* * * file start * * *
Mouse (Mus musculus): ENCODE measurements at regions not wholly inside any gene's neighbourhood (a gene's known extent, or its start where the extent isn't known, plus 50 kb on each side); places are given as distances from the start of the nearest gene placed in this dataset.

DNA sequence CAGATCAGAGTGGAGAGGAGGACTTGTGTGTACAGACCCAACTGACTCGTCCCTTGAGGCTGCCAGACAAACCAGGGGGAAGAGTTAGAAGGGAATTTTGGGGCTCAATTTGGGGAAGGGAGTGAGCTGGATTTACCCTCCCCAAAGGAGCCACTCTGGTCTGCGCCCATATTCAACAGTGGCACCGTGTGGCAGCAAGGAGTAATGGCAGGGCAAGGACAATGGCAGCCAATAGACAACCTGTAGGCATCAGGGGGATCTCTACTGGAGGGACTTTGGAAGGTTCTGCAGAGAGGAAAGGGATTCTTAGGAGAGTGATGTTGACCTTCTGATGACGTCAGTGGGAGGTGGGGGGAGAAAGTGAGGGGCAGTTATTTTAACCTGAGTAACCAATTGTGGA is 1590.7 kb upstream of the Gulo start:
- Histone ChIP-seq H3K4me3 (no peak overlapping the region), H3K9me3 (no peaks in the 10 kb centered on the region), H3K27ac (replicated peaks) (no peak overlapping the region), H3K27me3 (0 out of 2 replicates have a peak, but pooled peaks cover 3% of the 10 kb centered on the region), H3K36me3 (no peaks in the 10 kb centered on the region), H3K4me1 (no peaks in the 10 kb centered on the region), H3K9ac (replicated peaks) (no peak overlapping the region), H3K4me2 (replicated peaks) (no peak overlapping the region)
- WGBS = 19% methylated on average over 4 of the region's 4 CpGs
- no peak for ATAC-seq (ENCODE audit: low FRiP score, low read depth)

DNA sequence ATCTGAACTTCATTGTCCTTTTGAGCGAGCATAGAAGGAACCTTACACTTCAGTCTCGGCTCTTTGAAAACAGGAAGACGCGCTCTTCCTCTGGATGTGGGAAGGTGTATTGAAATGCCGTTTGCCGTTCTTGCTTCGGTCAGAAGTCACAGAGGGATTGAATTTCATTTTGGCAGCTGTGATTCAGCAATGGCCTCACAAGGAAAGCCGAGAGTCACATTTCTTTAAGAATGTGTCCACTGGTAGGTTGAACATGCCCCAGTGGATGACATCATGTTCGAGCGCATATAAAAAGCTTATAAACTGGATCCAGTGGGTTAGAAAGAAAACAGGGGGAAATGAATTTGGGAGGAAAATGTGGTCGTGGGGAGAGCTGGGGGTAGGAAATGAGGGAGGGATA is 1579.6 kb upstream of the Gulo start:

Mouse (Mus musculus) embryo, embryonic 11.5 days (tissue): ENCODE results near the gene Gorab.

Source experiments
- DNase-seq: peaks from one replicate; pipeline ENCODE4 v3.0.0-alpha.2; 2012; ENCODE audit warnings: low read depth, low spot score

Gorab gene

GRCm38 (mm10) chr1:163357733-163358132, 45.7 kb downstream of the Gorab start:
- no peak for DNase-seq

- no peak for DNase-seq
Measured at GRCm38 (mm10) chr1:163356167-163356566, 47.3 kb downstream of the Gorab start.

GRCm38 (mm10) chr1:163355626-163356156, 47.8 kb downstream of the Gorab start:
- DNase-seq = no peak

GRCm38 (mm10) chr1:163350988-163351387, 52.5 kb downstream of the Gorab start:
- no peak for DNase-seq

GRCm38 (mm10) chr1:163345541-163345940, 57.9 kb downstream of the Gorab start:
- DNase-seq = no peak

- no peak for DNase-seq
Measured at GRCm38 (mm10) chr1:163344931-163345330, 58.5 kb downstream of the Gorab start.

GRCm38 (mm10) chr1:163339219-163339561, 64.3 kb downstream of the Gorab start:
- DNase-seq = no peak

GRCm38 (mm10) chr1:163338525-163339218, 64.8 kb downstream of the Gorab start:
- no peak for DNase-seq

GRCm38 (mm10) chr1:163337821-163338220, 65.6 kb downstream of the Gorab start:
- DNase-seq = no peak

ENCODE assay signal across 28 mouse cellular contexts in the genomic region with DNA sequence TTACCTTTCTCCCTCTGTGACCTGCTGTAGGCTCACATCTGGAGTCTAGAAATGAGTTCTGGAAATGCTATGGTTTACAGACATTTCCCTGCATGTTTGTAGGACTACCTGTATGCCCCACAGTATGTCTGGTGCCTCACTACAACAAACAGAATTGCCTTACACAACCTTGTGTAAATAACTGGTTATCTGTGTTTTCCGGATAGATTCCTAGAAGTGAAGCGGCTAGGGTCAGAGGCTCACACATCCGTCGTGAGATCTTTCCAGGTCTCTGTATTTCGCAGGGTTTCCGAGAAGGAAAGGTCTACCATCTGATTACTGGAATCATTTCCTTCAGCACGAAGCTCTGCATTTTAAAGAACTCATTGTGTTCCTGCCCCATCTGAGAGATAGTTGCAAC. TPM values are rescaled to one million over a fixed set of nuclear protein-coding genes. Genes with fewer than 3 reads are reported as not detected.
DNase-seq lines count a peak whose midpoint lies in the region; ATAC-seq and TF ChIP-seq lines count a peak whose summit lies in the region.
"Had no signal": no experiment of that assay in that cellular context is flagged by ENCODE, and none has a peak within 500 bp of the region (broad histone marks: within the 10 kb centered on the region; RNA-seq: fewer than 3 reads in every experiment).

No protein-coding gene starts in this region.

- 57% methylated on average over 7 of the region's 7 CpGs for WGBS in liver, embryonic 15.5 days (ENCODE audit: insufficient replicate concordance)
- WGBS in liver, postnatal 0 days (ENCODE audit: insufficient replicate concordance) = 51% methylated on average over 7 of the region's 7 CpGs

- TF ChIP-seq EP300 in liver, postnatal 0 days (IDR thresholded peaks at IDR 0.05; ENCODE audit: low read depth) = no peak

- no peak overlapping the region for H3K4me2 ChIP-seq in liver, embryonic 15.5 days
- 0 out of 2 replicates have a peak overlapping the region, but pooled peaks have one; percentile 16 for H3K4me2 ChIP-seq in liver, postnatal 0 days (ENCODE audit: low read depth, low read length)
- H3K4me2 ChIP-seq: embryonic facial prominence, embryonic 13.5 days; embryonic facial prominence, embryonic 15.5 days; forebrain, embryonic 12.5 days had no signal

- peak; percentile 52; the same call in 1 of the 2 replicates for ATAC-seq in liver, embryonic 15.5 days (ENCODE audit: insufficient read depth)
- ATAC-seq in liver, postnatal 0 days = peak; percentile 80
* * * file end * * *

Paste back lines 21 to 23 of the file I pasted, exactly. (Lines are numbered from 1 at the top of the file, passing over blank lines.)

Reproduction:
- no peak for DNase-seq
Measured at GRCm38 (mm10) chr1:163344931-163345330, 58.5 kb downstream of the Gorab start.

GRCm38 (mm10) chr1:163339219-163339561, 64.3 kb downstream of the Gorab start: